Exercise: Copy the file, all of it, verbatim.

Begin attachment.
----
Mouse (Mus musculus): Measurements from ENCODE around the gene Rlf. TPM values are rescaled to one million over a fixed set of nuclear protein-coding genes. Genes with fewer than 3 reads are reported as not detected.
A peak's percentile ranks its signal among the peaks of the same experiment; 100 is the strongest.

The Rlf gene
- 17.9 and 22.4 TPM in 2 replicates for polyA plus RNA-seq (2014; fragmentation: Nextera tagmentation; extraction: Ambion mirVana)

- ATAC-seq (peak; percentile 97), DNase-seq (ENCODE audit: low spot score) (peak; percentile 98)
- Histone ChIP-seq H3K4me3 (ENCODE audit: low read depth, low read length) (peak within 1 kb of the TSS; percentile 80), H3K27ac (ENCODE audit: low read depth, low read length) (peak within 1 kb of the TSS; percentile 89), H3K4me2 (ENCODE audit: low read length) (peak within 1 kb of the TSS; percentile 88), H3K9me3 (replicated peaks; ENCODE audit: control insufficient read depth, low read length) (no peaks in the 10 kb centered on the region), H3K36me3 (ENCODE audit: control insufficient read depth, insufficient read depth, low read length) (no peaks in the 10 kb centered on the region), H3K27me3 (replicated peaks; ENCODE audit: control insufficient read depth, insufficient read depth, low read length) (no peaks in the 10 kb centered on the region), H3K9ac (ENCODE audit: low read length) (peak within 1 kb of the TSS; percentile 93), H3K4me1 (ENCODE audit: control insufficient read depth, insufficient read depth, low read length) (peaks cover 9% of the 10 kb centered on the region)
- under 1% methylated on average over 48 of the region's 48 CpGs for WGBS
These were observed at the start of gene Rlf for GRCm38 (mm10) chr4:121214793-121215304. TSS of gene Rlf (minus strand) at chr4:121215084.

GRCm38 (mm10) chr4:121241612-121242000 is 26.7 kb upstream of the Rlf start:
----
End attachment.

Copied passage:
Mouse (Mus musculus): Measurements from ENCODE around the gene Rlf. TPM values are rescaled to one million over a fixed set of nuclear protein-coding genes. Genes with fewer than 3 reads are reported as not detected.
A peak's percentile ranks its signal among the peaks of the same experiment; 100 is the strongest.

The Rlf gene
- 17.9 and 22.4 TPM in 2 replicates for polyA plus RNA-seq (2014; fragmentation: Nextera tagmentation; extraction: Ambion mirVana)

- ATAC-seq (peak; percentile 97), DNase-seq (ENCODE audit: low spot score) (peak; percentile 98)
- Histone ChIP-seq H3K4me3 (ENCODE audit: low read depth, low read length) (peak within 1 kb of the TSS; percentile 80), H3K27ac (ENCODE audit: low read depth, low read length) (peak within 1 kb of the TSS; percentile 89), H3K4me2 (ENCODE audit: low read length) (peak within 1 kb of the TSS; percentile 88), H3K9me3 (replicated peaks; ENCODE audit: control insufficient read depth, low read length) (no peaks in the 10 kb centered on the region), H3K36me3 (ENCODE audit: control insufficient read depth, insufficient read depth, low read length) (no peaks in the 10 kb centered on the region), H3K27me3 (replicated peaks; ENCODE audit: control insufficient read depth, insufficient read depth, low read length) (no peaks in the 10 kb centered on the region), H3K9ac (ENCODE audit: low read length) (peak within 1 kb of the TSS; percentile 93), H3K4me1 (ENCODE audit: control insufficient read depth, insufficient read depth, low read length) (peaks cover 9% of the 10 kb centered on the region)
- under 1% methylated on average over 48 of the region's 48 CpGs for WGBS
These were observed at the start of gene Rlf for GRCm38 (mm10) chr4:121214793-121215304. TSS of gene Rlf (minus strand) at chr4:121215084.

GRCm38 (mm10) chr4:121241612-121242000 is 26.7 kb upstream of the Rlf start: